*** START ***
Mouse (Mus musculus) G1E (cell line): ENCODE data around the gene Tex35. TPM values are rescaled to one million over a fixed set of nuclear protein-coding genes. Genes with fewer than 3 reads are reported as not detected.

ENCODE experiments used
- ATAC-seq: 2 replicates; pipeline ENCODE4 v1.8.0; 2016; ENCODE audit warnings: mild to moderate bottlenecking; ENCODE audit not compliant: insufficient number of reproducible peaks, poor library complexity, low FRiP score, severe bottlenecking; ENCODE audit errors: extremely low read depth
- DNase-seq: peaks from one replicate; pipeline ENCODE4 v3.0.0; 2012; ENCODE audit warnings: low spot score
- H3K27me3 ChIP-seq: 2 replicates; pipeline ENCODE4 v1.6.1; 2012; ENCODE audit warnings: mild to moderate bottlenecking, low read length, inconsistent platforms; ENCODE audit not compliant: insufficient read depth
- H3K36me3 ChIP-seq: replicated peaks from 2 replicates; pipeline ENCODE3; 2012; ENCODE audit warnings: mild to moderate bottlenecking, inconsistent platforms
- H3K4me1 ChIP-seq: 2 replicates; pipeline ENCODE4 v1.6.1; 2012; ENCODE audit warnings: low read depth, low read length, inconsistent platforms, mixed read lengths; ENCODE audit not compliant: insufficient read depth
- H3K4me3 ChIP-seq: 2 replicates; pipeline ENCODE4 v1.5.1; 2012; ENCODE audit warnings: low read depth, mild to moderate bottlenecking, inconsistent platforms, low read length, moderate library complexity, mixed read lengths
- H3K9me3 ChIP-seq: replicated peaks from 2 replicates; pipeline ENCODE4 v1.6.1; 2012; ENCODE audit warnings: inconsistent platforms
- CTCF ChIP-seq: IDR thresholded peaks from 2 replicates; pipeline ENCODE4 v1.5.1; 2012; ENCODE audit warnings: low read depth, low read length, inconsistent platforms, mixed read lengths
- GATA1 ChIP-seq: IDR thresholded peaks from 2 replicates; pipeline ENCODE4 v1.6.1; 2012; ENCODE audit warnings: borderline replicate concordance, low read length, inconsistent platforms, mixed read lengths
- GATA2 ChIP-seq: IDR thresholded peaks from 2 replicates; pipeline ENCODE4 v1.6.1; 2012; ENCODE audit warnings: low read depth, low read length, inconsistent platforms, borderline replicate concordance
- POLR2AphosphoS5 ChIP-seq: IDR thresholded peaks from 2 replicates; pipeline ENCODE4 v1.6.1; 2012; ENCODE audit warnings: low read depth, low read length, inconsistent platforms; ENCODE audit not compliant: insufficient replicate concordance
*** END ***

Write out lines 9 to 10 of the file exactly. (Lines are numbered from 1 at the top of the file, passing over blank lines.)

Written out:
- H3K9me3 ChIP-seq: replicated peaks from 2 replicates; pipeline ENCODE4 v1.6.1; 2012; ENCODE audit warnings: inconsistent platforms
- CTCF ChIP-seq: IDR thresholded peaks from 2 replicates; pipeline ENCODE4 v1.5.1; 2012; ENCODE audit warnings: low read depth, low read length, inconsistent platforms, mixed read lengths